Missing out on free lunches

Greg Stotelmyer

June 20, 2013

FRANKFORT — Hunger doesn’t take the summer off. That’s the message in a new report that found tens of thousands of low-income kids in Kentucky aren’t getting free lunches they’re entitled to under government-run summer nutrition programs. Fewer than one of every 10 children who receive free or reduced-price meals in Kentucky schools are receiving summer meals.

Crystal Fitzsimons, director of school and out-of-school-time programs, Food Research and Action Center, says it’s not as easy for kids to get to the lunch table in the summer as it is during the school year.

“Transportation is one of the big barriers to the summer nutrition programs. The programs are designed to serve kids in congregate settings, and it is harder in communities that are rural to get kids to and from summer sites. It can be hard even in some urban areas, where transportation might be limited.”

Neighborhood House, a community center for youth in the Portland area of Louisville, is a summer feeding site. Kelly Garvey, associate executive director, said the numbers don’t surprise her, because there are now fewer summer nutrition sites across the city.

“Portland is a high-need area,” she said, “and you could probably add one or two more sites, because I really think it comes down to walking distance. How many kids are we serving? Well, a lot of kids coming to us are walking,” she said.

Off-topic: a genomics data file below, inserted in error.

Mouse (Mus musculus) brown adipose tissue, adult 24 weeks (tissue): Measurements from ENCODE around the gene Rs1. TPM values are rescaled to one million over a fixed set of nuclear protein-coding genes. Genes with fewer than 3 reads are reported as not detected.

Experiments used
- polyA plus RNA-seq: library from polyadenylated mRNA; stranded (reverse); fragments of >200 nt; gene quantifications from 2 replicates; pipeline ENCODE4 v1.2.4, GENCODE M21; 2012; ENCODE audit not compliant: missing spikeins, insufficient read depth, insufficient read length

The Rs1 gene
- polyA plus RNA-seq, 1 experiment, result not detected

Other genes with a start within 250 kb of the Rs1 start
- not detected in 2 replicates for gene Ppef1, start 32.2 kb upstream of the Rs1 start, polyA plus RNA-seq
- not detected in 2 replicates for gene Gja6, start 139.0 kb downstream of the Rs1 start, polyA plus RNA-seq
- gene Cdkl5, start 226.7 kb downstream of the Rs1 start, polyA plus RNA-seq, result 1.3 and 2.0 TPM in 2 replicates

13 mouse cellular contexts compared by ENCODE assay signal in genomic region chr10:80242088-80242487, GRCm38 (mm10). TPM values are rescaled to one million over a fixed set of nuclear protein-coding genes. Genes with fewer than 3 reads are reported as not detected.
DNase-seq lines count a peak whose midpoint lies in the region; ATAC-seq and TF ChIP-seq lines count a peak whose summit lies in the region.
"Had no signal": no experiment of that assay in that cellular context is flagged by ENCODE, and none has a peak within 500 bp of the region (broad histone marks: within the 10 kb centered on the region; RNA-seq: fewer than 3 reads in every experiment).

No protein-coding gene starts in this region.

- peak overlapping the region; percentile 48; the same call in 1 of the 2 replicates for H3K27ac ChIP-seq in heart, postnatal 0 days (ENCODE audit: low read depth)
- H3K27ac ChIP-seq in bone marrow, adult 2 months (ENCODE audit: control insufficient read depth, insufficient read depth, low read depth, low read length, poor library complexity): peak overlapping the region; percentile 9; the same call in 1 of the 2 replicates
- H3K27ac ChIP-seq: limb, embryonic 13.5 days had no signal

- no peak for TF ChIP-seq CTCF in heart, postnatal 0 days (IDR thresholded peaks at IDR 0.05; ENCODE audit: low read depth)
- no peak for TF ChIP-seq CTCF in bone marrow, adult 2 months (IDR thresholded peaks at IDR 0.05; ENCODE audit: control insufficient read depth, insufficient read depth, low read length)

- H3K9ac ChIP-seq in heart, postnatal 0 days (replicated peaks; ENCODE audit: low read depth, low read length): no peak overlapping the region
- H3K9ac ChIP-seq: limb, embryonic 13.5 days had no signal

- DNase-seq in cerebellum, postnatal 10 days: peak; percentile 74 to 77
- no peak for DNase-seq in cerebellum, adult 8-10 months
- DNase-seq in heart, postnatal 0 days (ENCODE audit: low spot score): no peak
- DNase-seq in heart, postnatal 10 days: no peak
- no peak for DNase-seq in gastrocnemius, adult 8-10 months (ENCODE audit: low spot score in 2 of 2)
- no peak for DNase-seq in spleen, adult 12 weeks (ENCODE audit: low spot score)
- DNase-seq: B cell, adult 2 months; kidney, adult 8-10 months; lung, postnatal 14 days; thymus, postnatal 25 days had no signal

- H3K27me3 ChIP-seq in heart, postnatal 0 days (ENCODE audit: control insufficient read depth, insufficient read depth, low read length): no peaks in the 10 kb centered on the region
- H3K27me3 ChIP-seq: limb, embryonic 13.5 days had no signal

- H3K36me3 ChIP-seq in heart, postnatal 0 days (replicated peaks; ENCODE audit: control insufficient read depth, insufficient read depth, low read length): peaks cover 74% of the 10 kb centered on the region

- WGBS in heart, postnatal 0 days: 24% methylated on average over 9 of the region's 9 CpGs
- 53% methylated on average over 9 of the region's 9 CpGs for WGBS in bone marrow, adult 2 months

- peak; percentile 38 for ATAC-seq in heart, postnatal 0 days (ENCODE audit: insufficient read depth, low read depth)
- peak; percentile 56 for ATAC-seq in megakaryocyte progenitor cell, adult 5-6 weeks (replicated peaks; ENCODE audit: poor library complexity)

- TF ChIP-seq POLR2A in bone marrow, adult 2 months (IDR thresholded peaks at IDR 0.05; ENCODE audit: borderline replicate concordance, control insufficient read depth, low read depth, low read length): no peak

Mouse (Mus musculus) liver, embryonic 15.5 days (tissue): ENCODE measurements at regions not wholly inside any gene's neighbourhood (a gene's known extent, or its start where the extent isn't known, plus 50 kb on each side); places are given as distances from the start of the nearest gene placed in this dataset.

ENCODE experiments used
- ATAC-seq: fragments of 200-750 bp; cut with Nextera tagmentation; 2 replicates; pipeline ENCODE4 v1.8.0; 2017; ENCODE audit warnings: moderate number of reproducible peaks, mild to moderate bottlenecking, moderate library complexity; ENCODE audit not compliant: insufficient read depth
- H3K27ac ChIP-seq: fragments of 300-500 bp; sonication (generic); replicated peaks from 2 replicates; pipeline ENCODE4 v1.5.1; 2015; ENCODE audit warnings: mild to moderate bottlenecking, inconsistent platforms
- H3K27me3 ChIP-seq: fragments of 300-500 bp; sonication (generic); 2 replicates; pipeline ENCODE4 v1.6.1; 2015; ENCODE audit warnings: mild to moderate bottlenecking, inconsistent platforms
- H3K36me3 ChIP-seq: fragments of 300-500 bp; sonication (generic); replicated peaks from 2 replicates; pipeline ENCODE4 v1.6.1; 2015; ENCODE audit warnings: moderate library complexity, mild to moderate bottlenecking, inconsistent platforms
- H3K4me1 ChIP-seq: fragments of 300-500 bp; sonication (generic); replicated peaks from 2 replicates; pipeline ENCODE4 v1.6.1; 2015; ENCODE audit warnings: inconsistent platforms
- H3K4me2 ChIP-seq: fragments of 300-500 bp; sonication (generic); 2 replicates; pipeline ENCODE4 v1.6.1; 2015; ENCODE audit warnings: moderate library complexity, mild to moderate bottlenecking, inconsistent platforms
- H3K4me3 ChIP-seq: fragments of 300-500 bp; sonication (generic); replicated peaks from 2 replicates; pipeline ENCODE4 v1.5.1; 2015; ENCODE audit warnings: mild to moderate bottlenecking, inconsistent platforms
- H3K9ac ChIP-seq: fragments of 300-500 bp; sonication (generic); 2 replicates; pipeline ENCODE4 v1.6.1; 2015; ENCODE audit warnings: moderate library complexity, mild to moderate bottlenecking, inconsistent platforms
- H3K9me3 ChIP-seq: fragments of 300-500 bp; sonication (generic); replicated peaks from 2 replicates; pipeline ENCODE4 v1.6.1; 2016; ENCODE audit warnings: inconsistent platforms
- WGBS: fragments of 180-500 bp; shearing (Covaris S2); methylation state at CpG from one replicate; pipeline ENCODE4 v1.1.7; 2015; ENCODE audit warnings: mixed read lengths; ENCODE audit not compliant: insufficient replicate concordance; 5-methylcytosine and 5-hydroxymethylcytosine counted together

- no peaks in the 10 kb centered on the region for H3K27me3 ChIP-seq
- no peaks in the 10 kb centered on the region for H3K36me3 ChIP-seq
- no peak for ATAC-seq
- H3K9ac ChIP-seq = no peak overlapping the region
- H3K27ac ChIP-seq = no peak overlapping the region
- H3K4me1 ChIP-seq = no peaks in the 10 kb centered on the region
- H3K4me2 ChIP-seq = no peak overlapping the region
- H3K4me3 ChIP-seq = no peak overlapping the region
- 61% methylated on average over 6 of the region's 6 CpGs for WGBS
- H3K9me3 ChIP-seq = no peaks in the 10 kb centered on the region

The report said that during the 2011-2012 school year, nearly 330,000 children received free and reduced-priced meals in Kentucky schools. But, on an average day last summer, fewer than 26,000 received meals. That ranks Kentucky 45th nationally.

Turnout at the Neighborhood house is “very robust” because of flyers, ads, emails and word of mouth, Garvey pointed out. She said a good lunch is an essential ingredient to the well-being of the youth who come to the community center.

“If a child is not adequately nourished,” she explained, “we’re going to see kids acting out more. We’re going to see kids with very unhappy faces, and that doesn’t go well with a youth program.”

The U.S. Department of Agriculture, which oversees summer nutrition programs, has made increasing participation a top priority for the agency. Its goal is to serve 5 million more meals this summer than last. Kentucky is one of 15 states targeted for beefed-up support.

The “Summer Nutrition Status Report 2013” is available at http://frac.org.